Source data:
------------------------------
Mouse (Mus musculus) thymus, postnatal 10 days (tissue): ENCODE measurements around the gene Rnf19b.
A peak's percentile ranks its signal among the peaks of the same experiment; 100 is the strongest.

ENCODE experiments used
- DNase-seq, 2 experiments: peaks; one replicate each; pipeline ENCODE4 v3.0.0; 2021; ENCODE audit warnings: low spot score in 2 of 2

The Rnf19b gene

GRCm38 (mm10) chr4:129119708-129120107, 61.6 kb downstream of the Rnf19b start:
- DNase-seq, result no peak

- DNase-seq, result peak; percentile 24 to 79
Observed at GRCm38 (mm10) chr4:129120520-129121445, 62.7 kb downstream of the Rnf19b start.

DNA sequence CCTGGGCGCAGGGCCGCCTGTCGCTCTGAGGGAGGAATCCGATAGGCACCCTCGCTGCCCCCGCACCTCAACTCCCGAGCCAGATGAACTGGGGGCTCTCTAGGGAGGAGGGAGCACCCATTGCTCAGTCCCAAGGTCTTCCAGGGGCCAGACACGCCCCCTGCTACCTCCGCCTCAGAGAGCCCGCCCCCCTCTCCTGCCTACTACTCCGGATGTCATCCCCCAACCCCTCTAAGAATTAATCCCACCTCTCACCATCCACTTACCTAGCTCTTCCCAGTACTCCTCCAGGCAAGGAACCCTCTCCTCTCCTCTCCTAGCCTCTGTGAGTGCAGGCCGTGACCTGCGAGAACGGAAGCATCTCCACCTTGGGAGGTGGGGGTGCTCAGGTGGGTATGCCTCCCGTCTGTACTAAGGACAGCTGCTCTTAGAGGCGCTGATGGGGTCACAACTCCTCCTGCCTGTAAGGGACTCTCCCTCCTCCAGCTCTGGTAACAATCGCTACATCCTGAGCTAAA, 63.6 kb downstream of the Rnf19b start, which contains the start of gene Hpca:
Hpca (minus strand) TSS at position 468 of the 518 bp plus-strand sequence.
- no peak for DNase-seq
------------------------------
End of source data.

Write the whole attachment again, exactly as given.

Mouse (Mus musculus) thymus, postnatal 10 days (tissue): ENCODE measurements around the gene Rnf19b.
A peak's percentile ranks its signal among the peaks of the same experiment; 100 is the strongest.

ENCODE experiments used
- DNase-seq, 2 experiments: peaks; one replicate each; pipeline ENCODE4 v3.0.0; 2021; ENCODE audit warnings: low spot score in 2 of 2

The Rnf19b gene

GRCm38 (mm10) chr4:129119708-129120107, 61.6 kb downstream of the Rnf19b start:
- DNase-seq, result no peak

- DNase-seq, result peak; percentile 24 to 79
Observed at GRCm38 (mm10) chr4:129120520-129121445, 62.7 kb downstream of the Rnf19b start.

DNA sequence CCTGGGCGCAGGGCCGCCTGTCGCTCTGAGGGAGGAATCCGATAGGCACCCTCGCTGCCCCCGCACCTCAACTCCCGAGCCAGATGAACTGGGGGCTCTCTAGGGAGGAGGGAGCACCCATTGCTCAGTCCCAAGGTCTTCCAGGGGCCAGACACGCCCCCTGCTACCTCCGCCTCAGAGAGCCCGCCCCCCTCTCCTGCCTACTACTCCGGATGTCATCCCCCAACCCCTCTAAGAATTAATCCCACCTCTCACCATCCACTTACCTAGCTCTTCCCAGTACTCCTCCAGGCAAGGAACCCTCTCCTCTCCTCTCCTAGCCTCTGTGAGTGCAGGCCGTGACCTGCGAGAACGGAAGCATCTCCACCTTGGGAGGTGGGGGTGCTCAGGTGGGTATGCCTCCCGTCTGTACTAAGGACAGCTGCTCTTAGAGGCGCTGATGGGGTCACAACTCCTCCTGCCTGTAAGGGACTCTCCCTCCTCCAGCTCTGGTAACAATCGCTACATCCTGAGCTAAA, 63.6 kb downstream of the Rnf19b start, which contains the start of gene Hpca:
Hpca (minus strand) TSS at position 468 of the 518 bp plus-strand sequence.
- no peak for DNase-seq